(Corrects description of NYSE Euronext in story originally published May 13.)
May 13 (Bloomberg) -- NYSE Euronext, owner of the largest U.S. equities exchange, sought to mute opposition to its quest for regulatory curbs on so-called dark-pool trading by offering to lower its fees it charges to execute trades.
The proposal by NYSE Chief Operating Officer Lawrence E. Leibowitz is the latest effort by U.S. exchanges to persuading the Securities and Exchange Commission to curb activity in off-exchange dark pools, which has grown to 36 percent in March from 16 percent in 2008, according to data from Rosenblatt Securities Inc. Speaking at a roundtable panel capital market regulation in New York, Leibowitz acknowledged the access fee of 30 cents per 100 shares is “a large price.”
“Lowering that access fee in exchange for something that forced more volume to respect the public quote, I think would be exactly an appropriate trade off,” Leibowitz said at the event organized by Representative Scott Garrett, a New Jersey Republican, and other House lawmakers.
Officers of NYSE Euronext, Nasdaq OMX Group Inc. and Bats Global Markets Inc. have met with SEC officials and lawmakers in recent weeks to pitch for a so-called “trade-at” rule, which would allow broker-operated dark pools to execute trades only if they offered better prices than are available on exchanges. The exchange executives have said trading in dark venues, which don’t publish bid and offer quotes, harms price discovery while offering limited price improvement to investors.
Several dark-pool operators offered support for Leibowitz’s proposal, although details of the idea weren’t fully discussed. Dan Mathisson, head of U.S. equity trading for Credit Suisse AG, said he could support a “trade-at” rule “if combined with a large decrease in the fee.”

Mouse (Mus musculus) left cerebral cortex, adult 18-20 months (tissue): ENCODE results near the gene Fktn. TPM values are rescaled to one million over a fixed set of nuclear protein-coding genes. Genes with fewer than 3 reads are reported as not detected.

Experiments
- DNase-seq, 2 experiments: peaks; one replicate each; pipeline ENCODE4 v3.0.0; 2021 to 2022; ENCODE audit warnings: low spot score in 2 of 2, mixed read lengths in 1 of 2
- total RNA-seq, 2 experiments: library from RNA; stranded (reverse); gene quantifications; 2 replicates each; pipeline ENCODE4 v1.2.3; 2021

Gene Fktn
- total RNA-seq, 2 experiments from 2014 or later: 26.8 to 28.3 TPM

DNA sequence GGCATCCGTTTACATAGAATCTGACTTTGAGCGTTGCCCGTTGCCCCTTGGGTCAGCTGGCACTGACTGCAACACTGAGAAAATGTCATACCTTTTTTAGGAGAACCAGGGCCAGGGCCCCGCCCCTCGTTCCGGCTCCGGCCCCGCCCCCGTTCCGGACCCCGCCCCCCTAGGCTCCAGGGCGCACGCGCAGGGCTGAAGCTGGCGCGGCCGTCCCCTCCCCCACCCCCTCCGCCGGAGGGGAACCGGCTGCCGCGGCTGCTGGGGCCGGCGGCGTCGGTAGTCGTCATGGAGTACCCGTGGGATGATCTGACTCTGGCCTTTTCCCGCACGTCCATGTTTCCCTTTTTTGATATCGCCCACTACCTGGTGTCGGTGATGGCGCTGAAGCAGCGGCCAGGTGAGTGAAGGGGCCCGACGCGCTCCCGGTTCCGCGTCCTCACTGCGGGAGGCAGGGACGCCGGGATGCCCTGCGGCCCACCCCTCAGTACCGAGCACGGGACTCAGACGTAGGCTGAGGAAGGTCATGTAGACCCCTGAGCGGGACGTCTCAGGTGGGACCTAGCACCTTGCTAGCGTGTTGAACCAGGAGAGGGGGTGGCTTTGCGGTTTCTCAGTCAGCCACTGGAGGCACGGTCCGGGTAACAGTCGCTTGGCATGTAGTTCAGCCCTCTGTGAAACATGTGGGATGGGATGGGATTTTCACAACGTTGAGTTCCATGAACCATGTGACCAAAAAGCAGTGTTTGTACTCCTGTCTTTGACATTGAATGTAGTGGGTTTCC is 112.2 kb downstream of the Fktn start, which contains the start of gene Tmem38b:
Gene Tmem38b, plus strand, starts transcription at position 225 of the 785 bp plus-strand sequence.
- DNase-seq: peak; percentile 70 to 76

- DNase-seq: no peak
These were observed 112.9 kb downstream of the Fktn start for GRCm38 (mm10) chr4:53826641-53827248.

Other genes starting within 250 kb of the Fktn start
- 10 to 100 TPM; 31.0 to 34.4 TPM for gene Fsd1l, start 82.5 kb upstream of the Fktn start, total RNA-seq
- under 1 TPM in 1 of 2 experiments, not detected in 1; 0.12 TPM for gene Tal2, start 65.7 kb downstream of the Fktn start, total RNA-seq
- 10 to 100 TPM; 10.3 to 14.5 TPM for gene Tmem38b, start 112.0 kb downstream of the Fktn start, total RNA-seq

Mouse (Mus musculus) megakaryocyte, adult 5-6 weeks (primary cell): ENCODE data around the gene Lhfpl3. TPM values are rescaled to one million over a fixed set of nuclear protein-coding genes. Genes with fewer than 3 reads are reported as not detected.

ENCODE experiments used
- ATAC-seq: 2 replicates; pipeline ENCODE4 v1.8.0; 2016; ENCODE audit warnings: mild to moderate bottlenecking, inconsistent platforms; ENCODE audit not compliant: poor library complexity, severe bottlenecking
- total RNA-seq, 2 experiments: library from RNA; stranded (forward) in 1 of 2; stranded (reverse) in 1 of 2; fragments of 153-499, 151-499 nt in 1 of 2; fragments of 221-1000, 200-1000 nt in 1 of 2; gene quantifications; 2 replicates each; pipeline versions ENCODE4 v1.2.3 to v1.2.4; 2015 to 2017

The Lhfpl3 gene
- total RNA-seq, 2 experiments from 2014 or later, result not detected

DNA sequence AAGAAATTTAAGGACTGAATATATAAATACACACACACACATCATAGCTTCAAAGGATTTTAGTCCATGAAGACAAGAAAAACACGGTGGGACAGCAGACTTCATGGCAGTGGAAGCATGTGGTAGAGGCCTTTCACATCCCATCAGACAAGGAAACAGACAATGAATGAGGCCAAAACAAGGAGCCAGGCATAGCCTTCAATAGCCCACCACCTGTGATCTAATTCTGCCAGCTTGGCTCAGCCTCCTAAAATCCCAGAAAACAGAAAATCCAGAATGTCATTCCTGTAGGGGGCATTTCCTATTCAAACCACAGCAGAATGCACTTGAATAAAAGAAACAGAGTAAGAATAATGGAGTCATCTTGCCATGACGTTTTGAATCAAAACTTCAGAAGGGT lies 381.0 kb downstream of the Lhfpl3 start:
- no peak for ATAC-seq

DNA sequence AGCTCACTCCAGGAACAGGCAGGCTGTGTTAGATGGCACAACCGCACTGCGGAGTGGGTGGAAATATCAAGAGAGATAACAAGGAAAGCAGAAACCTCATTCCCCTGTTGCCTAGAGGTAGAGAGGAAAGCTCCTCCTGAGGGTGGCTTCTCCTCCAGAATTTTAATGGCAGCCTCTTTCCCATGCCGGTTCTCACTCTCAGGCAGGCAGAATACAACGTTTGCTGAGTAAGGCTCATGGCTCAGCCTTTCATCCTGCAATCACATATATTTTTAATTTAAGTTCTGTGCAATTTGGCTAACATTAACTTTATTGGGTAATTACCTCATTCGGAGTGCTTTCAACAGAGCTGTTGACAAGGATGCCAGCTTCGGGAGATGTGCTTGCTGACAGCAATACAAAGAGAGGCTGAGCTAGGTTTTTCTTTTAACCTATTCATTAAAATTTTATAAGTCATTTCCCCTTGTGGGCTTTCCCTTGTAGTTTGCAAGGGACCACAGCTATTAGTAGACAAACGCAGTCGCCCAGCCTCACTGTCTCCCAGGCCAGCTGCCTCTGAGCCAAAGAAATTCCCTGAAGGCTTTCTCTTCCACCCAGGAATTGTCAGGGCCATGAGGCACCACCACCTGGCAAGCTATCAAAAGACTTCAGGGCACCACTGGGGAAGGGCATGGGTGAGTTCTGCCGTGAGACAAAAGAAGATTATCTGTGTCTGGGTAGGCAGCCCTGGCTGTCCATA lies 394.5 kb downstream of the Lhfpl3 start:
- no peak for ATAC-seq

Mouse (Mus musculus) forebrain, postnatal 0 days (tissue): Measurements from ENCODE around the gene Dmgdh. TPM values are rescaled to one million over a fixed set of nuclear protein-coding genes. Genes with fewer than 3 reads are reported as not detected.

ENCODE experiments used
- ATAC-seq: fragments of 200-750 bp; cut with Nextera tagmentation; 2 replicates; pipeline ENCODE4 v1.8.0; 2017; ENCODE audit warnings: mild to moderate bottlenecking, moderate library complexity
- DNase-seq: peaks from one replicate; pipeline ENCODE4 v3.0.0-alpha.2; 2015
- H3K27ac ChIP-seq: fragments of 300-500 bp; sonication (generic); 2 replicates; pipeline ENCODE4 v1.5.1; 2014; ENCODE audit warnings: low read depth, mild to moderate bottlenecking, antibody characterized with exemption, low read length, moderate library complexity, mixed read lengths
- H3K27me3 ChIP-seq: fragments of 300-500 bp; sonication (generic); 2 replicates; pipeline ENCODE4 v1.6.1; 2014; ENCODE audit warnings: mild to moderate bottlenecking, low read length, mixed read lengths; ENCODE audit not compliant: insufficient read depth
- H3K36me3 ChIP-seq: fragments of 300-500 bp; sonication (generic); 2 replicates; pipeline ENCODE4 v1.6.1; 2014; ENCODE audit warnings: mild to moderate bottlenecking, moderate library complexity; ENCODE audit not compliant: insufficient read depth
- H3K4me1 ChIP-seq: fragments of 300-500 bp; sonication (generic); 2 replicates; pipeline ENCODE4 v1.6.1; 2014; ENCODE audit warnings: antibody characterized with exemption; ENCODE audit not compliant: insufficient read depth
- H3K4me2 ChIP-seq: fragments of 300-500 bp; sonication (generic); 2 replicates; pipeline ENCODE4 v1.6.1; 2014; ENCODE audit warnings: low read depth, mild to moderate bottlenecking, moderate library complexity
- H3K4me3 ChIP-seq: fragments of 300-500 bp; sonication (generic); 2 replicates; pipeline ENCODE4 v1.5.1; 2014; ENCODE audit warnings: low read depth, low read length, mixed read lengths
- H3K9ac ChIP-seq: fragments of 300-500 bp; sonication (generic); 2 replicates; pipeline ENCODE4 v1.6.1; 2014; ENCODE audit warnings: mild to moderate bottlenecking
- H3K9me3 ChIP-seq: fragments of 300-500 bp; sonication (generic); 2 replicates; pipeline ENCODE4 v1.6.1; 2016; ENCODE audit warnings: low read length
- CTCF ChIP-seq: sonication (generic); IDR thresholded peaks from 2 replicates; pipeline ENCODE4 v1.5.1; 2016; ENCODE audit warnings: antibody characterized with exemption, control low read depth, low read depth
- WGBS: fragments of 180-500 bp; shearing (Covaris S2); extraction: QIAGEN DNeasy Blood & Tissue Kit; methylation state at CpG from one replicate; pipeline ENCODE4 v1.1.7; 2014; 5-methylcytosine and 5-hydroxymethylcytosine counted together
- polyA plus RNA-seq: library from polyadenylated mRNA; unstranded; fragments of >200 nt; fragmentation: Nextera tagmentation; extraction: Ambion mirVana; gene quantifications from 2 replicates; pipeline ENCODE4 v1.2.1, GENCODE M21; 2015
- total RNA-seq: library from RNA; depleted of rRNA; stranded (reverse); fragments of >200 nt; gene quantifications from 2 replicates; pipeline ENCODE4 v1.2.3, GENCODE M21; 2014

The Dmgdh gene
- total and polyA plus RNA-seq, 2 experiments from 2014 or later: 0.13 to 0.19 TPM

Today’s fragmented equity markets, which include 13 exchanges and nearly 40 dark pools, are a product of innovation, competitive pressure and SEC regulations implemented over the past 20 years.
Brokers say they execute customer trades internally or route them to a dark pool in order to avoid exchanges’ access fees, which is part of a pricing model that pays suppliers of bids and offers and charges those trading against them. Nearly all retail-customer orders never see an exchange because they are filled by wholesale market makers that pay brokerages to trade against the orders.
“They don’t like the access fees the exchanges are charging, so a lot of them are basically going to cheaper execution venues,” James J. Angel, a professor of finance at Georgetown University, told the roundtable participants.
SEC Commissioner Daniel M. Gallagher said in an interview after the event that the NYSE’s proposal appears to be “the type of thing that you consider in a holistic review.”
Garrett said the event was intended to get the SEC to consider whether its regulatory model has lagged behind changes in the industry, including how exchanges, dark pools and brokerages compete for business.
“The SEC is continually and maybe too much for some regulating in this space, little by little,” Gallagher said. “In the aggregate we are not sure what it amounts to.”
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